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16 September 2011

On Spectrograph from Compact Disc (Part I)

Image (top) shows a sample of vinyl record and image (bottom) shows the groove of the record disc.

Compact Disc (CD-ROM) or its relative cousins like DVD and Blu-Ray discs works on same physical operating principle similar to the earlier vinyl records where information is etched on a trench shaped groove in spirals on the disc. A needle from the reader machine (like a gramophone player) called the stylus is then placed on one of those grooves. As the vinyl disc rotates, the stylus plough through the groove and the analogue information stored as features on the trench is then converted to electrical signals which is then electrically amplified to produce sound at output speakers which we perceive as audio recordings.

Image (top) shows logo and a sample of Compact Disc and image (bottom) shows microscopic image of the "broken groove" which composed of many tiny "pits" among a flat "land".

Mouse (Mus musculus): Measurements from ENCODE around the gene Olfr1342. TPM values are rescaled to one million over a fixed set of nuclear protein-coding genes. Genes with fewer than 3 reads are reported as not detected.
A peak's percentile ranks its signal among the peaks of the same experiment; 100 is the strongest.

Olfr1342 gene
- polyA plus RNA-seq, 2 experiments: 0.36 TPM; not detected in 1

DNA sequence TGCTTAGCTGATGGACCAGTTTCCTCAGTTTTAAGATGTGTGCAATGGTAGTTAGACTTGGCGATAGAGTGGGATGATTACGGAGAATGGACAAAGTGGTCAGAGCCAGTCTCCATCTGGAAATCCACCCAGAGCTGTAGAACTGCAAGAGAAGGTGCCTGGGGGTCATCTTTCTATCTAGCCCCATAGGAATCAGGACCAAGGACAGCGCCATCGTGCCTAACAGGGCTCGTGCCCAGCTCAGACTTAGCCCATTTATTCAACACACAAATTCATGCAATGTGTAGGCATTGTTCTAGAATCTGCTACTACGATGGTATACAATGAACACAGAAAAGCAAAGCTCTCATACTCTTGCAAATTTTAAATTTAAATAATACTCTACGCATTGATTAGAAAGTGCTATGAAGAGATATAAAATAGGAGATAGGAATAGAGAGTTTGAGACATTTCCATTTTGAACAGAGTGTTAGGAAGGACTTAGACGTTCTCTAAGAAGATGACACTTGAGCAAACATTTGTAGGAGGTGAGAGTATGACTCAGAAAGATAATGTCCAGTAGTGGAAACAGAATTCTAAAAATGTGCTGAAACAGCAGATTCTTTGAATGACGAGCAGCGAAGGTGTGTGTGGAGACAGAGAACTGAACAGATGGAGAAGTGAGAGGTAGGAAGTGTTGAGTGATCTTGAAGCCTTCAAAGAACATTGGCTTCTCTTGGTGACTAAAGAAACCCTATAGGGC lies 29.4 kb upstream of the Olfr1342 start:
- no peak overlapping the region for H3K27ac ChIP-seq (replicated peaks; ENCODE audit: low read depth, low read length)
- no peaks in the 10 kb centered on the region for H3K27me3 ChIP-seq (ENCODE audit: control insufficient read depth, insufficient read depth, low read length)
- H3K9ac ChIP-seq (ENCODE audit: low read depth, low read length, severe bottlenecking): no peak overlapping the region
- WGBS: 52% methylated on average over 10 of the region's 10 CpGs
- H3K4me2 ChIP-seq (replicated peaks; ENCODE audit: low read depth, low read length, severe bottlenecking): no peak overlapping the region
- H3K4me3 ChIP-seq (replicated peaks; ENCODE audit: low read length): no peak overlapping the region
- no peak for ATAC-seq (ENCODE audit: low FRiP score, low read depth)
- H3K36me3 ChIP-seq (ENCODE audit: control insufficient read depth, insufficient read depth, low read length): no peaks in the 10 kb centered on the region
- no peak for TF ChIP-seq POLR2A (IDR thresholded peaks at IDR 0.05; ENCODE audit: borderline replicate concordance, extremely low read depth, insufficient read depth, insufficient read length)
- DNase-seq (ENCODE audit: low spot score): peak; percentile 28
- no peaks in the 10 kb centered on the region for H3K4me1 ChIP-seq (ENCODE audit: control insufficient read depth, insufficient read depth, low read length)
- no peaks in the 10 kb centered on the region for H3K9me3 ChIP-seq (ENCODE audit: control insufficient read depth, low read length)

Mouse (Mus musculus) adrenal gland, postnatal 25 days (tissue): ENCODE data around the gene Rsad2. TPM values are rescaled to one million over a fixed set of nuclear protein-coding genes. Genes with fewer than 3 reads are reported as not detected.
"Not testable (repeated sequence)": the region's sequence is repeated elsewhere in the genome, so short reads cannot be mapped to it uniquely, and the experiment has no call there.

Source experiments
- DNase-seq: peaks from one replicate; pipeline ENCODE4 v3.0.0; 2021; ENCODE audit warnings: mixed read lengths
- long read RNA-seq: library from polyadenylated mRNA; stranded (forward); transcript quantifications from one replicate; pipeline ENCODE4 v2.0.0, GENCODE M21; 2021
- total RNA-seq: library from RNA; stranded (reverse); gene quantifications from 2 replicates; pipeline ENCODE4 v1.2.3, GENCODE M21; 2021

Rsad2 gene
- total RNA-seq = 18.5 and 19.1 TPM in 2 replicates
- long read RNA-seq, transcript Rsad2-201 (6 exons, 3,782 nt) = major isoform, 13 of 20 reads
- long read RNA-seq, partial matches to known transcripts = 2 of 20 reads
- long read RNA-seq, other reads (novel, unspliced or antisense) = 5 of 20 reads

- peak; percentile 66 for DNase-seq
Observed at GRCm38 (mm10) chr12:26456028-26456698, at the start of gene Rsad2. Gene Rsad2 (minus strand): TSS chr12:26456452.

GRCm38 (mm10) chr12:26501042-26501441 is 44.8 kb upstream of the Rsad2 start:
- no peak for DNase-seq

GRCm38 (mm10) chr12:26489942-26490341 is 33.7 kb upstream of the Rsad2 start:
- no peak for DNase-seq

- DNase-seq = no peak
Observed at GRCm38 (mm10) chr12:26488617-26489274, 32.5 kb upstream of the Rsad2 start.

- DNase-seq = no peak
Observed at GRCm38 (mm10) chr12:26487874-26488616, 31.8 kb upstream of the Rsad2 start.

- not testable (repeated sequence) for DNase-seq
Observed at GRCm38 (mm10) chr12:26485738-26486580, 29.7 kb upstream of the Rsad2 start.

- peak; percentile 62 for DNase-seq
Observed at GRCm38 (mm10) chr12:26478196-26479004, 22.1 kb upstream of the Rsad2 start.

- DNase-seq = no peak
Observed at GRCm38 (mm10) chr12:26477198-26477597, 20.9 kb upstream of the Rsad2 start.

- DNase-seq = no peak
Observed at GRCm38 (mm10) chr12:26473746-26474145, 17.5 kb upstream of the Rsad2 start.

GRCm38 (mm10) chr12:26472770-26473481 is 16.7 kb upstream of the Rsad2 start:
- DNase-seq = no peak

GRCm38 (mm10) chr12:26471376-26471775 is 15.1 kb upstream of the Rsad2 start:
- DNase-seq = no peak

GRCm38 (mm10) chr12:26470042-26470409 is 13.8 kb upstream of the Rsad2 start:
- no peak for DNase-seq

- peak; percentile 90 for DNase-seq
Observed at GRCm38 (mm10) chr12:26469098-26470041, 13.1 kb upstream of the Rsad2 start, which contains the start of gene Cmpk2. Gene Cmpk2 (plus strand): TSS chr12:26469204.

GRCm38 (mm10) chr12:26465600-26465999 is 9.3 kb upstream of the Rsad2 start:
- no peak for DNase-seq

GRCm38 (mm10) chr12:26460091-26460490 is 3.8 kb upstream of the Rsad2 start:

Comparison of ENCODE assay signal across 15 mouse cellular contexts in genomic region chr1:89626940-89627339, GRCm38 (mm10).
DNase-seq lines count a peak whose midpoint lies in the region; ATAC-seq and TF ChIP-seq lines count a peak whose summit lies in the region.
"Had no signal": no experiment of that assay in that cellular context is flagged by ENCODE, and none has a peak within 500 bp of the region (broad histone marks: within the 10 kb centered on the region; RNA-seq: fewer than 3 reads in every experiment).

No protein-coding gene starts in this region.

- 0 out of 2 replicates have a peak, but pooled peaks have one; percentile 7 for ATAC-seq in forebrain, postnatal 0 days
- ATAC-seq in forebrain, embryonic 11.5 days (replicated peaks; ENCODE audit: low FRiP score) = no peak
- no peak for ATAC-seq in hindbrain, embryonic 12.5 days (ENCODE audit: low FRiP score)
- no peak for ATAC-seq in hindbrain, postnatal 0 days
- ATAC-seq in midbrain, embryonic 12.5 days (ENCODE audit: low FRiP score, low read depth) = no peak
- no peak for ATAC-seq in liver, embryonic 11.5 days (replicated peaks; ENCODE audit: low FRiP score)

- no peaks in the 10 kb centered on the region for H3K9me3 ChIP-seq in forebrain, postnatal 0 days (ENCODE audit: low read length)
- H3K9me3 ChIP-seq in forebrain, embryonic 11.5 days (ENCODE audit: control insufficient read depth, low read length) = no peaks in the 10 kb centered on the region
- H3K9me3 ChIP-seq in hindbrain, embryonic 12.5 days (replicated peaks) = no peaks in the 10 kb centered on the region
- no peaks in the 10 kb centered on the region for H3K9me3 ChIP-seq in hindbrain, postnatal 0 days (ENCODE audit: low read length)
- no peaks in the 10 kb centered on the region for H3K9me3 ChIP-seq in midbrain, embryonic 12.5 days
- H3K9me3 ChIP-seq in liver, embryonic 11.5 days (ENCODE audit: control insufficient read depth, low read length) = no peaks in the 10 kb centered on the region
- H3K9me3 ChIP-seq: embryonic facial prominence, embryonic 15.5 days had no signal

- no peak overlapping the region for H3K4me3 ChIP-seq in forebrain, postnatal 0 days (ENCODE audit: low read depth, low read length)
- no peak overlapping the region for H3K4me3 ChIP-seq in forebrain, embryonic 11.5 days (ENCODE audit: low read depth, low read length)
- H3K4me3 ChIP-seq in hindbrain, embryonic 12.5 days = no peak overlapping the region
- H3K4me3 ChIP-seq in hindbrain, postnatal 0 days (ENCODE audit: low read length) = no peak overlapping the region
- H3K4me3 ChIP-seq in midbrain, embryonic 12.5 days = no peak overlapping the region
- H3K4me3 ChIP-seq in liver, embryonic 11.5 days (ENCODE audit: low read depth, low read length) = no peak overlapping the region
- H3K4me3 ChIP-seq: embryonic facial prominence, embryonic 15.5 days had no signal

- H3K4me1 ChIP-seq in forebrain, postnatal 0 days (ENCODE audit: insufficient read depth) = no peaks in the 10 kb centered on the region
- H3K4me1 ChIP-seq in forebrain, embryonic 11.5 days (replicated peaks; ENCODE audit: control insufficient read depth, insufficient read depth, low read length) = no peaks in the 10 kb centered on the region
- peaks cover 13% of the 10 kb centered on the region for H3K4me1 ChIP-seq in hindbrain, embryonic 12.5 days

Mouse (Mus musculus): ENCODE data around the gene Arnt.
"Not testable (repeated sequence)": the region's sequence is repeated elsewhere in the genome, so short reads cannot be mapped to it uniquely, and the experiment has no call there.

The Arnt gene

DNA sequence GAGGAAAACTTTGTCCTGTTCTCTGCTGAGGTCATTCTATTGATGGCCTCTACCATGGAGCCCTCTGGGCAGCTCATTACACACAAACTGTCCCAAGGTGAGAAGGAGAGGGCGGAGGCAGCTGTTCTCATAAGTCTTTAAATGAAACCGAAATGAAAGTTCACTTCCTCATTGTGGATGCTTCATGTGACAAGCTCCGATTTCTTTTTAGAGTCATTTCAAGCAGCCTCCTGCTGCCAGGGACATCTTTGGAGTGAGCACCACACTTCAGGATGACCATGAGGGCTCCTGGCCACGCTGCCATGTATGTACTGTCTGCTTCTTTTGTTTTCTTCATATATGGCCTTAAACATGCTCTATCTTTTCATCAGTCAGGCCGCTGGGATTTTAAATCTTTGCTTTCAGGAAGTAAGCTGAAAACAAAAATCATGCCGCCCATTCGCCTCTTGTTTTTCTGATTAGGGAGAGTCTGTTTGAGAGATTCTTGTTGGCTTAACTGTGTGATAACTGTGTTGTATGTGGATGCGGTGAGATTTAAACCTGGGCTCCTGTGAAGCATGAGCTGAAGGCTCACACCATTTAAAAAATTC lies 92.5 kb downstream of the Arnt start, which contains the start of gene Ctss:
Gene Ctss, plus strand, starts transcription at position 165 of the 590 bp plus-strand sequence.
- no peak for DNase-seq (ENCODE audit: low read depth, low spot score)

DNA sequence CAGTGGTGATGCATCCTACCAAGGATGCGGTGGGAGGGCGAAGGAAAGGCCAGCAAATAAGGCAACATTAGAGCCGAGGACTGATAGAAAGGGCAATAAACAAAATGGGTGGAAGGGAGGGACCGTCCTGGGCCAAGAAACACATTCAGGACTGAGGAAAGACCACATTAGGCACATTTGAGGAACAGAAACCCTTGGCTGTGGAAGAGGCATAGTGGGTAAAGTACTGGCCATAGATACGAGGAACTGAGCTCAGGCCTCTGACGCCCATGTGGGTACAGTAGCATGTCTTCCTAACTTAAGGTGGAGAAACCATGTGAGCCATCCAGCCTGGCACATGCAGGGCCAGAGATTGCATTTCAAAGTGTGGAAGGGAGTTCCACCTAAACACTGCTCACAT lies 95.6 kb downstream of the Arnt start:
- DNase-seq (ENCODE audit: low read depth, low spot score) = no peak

In essence, Compact Discs shares similar working principle with the vinyl record except that the grooves in CDs are much smaller. The reader of CDs have stylus but instead of materials, it is a beam of bright light, i.e. laser. A layer of reflective surface is applied to the top-most layer of the CD. The information stored is being "burned" into many tiny holes called pits on the flat plastic below the reflective disc surface called "land". These on and off pits formed a spiral of broken trench like the vinyl record. When laser light is shone on the bottom surface (where the pits and land is located), the difference in height between the pits and land will produce a reflection of light in different intensity which is detected by the reader. These changes of light intensity is then converted to digital signals, which then being processed to produce audio or video outputs.

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